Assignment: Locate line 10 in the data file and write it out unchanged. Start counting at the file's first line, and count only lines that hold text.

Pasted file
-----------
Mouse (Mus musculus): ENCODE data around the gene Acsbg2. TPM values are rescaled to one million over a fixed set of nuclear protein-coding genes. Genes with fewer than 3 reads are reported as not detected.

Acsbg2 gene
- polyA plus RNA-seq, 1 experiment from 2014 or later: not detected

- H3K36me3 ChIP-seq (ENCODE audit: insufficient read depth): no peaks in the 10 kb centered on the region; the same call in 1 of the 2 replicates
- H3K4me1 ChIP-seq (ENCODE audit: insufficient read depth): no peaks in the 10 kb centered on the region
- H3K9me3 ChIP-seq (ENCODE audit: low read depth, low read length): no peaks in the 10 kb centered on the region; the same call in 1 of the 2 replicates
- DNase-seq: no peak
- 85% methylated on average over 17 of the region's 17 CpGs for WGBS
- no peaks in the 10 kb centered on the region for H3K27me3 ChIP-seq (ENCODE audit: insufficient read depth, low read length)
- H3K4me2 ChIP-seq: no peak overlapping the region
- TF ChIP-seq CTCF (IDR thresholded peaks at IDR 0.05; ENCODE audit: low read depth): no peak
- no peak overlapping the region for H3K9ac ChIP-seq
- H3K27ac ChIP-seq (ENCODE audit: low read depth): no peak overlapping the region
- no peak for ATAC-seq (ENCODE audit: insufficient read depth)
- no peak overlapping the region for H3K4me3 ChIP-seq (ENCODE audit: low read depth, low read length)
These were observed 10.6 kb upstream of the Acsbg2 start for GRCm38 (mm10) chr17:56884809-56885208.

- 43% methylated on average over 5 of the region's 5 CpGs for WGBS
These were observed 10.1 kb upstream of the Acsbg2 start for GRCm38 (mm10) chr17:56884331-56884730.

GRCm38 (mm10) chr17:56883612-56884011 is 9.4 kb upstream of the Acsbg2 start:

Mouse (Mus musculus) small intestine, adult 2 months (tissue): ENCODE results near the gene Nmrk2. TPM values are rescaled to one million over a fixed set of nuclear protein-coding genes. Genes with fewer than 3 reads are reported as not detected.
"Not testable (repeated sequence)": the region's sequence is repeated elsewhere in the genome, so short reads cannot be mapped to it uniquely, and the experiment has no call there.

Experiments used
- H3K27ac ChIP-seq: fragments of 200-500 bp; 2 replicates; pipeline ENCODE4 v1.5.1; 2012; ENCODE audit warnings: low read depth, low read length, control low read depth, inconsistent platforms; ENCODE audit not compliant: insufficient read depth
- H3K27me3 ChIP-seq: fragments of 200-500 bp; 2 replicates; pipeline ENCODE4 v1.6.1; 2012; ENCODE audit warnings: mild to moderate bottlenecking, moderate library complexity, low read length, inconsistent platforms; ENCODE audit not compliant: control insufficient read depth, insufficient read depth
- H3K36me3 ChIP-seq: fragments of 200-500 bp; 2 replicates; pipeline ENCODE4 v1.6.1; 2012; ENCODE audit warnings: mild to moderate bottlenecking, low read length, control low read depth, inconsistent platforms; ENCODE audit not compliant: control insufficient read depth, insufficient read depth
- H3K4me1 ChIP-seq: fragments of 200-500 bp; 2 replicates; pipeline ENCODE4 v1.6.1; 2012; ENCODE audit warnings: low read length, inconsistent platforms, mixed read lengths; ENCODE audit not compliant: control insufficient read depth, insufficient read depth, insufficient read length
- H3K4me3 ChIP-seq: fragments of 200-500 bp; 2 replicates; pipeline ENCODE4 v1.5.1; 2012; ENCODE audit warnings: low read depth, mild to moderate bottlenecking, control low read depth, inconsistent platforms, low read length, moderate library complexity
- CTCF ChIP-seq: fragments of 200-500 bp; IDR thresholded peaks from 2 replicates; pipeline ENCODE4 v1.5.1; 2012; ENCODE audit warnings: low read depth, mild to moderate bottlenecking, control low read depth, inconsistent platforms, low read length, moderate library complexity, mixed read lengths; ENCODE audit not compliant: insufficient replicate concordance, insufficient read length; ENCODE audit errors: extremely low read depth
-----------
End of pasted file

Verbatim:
- H3K4me2 ChIP-seq: no peak overlapping the region